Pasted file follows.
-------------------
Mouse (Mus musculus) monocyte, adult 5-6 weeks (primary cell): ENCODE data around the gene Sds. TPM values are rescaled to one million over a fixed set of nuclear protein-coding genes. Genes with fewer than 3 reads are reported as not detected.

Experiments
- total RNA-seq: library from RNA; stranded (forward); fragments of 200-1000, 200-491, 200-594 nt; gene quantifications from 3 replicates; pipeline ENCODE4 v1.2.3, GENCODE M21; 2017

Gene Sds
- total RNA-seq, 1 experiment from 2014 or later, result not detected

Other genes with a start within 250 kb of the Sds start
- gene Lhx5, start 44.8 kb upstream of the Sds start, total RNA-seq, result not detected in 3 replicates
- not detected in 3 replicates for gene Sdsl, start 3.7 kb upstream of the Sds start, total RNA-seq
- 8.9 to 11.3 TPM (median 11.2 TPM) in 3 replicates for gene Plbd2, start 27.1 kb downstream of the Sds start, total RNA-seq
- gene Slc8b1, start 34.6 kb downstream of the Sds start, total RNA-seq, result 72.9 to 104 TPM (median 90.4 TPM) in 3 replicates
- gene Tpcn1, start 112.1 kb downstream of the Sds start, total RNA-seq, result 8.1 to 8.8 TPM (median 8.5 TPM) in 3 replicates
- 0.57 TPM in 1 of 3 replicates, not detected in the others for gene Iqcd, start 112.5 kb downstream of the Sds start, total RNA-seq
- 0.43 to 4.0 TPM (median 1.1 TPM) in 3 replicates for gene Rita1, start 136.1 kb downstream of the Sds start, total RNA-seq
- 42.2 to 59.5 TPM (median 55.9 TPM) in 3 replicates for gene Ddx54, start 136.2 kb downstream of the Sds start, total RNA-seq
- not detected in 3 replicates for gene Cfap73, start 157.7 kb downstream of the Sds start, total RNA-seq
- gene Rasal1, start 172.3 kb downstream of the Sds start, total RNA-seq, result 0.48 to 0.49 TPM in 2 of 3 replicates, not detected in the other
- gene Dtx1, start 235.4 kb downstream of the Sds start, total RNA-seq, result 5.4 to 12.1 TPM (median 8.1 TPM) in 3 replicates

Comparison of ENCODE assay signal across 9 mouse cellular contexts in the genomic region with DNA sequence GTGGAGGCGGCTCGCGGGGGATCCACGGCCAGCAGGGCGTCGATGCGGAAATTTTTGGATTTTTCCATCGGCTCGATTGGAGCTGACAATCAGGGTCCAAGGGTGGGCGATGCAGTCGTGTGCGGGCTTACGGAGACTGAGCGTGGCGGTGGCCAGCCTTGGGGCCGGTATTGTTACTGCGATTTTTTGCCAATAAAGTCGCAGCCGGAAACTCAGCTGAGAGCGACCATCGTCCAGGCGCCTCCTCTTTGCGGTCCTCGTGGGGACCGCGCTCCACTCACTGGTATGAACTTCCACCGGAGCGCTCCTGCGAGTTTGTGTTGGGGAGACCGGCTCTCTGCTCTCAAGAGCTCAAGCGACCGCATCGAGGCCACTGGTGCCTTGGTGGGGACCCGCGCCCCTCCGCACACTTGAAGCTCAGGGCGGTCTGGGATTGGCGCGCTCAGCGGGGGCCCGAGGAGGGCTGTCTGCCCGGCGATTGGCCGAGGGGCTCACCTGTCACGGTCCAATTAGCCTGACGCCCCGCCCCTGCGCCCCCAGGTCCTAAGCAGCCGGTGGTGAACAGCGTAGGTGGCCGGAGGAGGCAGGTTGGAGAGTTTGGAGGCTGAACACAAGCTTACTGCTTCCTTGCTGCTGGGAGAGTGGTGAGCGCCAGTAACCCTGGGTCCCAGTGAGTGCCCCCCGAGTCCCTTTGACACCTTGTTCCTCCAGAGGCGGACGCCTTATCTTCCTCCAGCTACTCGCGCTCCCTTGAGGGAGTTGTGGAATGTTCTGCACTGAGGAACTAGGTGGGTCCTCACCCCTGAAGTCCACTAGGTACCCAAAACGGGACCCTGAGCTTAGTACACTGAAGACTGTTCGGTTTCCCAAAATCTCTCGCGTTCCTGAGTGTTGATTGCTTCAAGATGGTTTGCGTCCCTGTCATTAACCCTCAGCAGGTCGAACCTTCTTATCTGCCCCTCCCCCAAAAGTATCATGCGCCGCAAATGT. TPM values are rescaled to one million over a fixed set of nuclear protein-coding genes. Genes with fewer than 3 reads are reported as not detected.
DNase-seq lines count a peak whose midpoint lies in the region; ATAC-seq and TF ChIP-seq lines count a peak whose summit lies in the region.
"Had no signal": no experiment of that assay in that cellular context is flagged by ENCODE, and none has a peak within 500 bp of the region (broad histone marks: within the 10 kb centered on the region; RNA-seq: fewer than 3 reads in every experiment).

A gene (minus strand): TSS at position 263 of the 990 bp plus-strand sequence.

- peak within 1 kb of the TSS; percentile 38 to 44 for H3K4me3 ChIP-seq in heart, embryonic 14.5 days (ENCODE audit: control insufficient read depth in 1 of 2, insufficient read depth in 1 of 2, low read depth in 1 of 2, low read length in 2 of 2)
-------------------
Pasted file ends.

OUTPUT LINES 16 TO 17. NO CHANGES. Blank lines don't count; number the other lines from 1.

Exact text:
- gene Rasal1, start 172.3 kb downstream of the Sds start, total RNA-seq, result 0.48 to 0.49 TPM in 2 of 3 replicates, not detected in the other
- gene Dtx1, start 235.4 kb downstream of the Sds start, total RNA-seq, result 5.4 to 12.1 TPM (median 8.1 TPM) in 3 replicates